According to state statistics, 11 percent of doses have been administered by local boards of health and municipal collaboratives, compared to 15 percent at mass vaccination sites, 33 percent via hospitals, 21 percent via pharmacies, and 6 percent through community health centers. There are 200 public vaccination sites in Massachusetts.

Baker said the local emergency management plans were designed for cases when medicines are abundant. No northeast state has used its plan to distribute COVID vaccines, and federal guidelines recommend using a mix of different sites. He said mass vaccination sites distribute vaccines quickly and efficiently, in a situation that requires a lot more shots and a lot more complexity than the H1N1 pandemic.

“Under both the Trump and Biden administrations, the federal government has distributed vaccines through the same channels we are using: mass vaccination sites, pharmacies, and community health centers,” Baker said.

Meet the Author

Shira Schoenberg

Reporter, CommonWealth

About Shira Schoenberg

Shira Schoenberg is a reporter at CommonWealth magazine. Shira previously worked for more than seven years at the Springfield Republican/MassLive.com where she covered state politics and elections, covering topics as diverse as the launch of the legal marijuana industry, problems with the state's foster care system and the elections of U.S. Sen. Elizabeth Warren and Gov. Charlie Baker. Shira won the Massachusetts Bar Association's 2018 award for Excellence in Legal Journalism and has had several stories win awards from the New England Newspaper and Press Association. Shira covered the 2012 New Hampshire presidential primary for the Boston Globe. Before that, she worked for the Concord (N.H.) Monitor, where she wrote about state government, City Hall and Barack Obama's 2008 New Hampshire primary campaign. Shira holds a master's degree from Columbia University's Graduate School of Journalism.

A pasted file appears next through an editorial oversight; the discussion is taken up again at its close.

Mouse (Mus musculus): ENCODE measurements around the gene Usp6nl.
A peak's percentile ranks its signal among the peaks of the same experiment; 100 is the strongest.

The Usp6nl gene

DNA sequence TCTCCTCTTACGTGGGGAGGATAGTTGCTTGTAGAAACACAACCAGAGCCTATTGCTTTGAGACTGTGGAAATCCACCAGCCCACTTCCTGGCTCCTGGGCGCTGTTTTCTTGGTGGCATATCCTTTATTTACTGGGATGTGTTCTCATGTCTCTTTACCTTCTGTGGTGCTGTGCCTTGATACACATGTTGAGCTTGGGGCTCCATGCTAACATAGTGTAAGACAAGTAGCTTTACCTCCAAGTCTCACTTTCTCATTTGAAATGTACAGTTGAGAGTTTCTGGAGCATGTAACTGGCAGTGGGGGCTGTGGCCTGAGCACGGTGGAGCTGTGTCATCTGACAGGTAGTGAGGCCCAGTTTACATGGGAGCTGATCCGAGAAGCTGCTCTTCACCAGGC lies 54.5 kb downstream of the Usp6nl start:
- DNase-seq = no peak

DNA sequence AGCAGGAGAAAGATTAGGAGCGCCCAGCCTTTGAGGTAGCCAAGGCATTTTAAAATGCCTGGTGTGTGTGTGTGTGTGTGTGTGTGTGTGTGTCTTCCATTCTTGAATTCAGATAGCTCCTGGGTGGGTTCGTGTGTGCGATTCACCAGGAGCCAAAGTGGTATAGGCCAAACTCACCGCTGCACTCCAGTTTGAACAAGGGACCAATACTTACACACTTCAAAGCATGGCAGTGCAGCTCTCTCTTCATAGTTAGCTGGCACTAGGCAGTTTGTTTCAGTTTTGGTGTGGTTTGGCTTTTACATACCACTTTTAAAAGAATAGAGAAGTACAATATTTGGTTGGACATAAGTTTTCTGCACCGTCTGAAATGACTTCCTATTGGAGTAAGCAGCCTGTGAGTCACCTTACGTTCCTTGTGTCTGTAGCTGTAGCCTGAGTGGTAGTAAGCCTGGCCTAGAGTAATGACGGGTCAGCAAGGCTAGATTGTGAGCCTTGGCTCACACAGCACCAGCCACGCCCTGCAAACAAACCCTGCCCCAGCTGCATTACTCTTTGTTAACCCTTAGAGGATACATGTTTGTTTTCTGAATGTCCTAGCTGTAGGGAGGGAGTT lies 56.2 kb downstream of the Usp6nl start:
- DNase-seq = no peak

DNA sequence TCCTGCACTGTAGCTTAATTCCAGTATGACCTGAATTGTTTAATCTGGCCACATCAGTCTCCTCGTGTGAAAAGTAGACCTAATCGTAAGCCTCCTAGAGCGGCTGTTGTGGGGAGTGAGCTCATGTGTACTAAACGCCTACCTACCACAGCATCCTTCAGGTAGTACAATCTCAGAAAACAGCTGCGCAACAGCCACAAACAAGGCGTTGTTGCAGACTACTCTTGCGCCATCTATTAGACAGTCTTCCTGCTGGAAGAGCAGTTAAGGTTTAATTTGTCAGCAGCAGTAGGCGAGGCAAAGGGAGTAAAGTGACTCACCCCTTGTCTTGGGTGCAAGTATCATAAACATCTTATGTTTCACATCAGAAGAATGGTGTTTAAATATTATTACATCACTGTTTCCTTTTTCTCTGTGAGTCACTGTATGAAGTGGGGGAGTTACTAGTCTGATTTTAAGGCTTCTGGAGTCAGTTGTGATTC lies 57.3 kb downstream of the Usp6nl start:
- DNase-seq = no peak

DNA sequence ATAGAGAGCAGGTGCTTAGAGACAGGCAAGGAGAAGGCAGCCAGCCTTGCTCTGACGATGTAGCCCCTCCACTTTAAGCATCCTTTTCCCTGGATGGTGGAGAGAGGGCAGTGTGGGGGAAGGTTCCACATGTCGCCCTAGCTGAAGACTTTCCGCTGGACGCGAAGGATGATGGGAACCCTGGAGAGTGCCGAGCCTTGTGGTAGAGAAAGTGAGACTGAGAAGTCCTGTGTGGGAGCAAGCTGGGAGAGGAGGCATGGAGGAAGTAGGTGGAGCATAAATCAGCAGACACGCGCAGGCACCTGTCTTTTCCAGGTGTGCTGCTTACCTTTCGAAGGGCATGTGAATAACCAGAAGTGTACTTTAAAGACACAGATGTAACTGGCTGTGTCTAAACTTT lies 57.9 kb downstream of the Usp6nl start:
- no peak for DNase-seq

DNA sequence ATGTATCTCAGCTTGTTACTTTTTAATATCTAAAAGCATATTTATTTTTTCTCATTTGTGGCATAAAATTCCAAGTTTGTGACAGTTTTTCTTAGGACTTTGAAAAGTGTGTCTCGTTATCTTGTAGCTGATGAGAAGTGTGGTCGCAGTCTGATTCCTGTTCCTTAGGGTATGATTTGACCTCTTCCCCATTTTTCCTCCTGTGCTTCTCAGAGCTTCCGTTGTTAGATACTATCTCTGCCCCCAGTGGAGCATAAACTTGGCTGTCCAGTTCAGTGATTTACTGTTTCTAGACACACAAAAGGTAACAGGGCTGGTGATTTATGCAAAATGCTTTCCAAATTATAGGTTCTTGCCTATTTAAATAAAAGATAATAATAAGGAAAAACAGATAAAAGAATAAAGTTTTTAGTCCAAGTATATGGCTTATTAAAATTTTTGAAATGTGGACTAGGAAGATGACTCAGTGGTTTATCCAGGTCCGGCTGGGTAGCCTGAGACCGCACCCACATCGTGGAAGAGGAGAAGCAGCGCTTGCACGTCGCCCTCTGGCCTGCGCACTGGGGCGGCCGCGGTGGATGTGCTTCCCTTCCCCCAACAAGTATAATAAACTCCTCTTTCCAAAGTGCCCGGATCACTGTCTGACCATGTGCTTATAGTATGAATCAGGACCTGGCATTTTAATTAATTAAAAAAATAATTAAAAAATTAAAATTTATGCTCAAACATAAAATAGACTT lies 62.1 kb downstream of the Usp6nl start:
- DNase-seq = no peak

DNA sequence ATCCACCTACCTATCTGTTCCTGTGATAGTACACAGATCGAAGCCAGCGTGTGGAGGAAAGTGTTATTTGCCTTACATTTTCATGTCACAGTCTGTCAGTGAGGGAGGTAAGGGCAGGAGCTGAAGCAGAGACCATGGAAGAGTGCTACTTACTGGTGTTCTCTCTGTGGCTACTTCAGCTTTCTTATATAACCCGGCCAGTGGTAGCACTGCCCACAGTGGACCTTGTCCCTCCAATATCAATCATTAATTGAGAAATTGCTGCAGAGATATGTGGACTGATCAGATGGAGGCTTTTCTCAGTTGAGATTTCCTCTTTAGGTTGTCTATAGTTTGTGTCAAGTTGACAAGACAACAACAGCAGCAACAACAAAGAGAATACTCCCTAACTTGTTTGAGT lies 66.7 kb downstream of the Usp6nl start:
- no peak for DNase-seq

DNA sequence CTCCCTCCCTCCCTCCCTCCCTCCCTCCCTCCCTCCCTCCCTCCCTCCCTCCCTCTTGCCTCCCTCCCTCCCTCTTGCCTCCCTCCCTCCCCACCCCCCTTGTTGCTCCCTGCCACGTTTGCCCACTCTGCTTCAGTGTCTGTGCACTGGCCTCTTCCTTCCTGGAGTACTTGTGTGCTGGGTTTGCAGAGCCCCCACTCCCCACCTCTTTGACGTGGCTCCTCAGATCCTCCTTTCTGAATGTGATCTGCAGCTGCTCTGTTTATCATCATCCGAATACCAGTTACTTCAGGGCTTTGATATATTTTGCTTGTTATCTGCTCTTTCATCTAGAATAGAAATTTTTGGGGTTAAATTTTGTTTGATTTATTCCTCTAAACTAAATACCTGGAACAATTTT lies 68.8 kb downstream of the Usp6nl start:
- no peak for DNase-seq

About Shira Schoenberg

Shira Schoenberg is a reporter at CommonWealth magazine. Shira previously worked for more than seven years at the Springfield Republican/MassLive.com where she covered state politics and elections, covering topics as diverse as the launch of the legal marijuana industry, problems with the state's foster care system and the elections of U.S. Sen. Elizabeth Warren and Gov. Charlie Baker. Shira won the Massachusetts Bar Association's 2018 award for Excellence in Legal Journalism and has had several stories win awards from the New England Newspaper and Press Association. Shira covered the 2012 New Hampshire presidential primary for the Boston Globe. Before that, she worked for the Concord (N.H.) Monitor, where she wrote about state government, City Hall and Barack Obama's 2008 New Hampshire primary campaign. Shira holds a master's degree from Columbia University's Graduate School of Journalism.

Sudders, the secretary of health and human services, said every city and town has its own board of health, with uneven resources and staff. A majority of local boards, she said in prepared testimony, do not have the capacity to run a vaccination clinic given all the requirements. She also said many boards did not step up when the vaccination rollout began. She said only 119 local boards of health responded when the vaccination of first responders started. When the state moved on to people 75 and above, she said less than 100 responded.

Carbone said local officials agree there should be an array of options for getting people vaccinated. But he would have opened sites in the opposite order from the Baker administration. “If I had to do it over again, I hope we would have started small with the amount of vaccine we were getting locally, and as we were expanding vaccine availability to a large population that we’d move toward large vaccine sites,” Carbone said.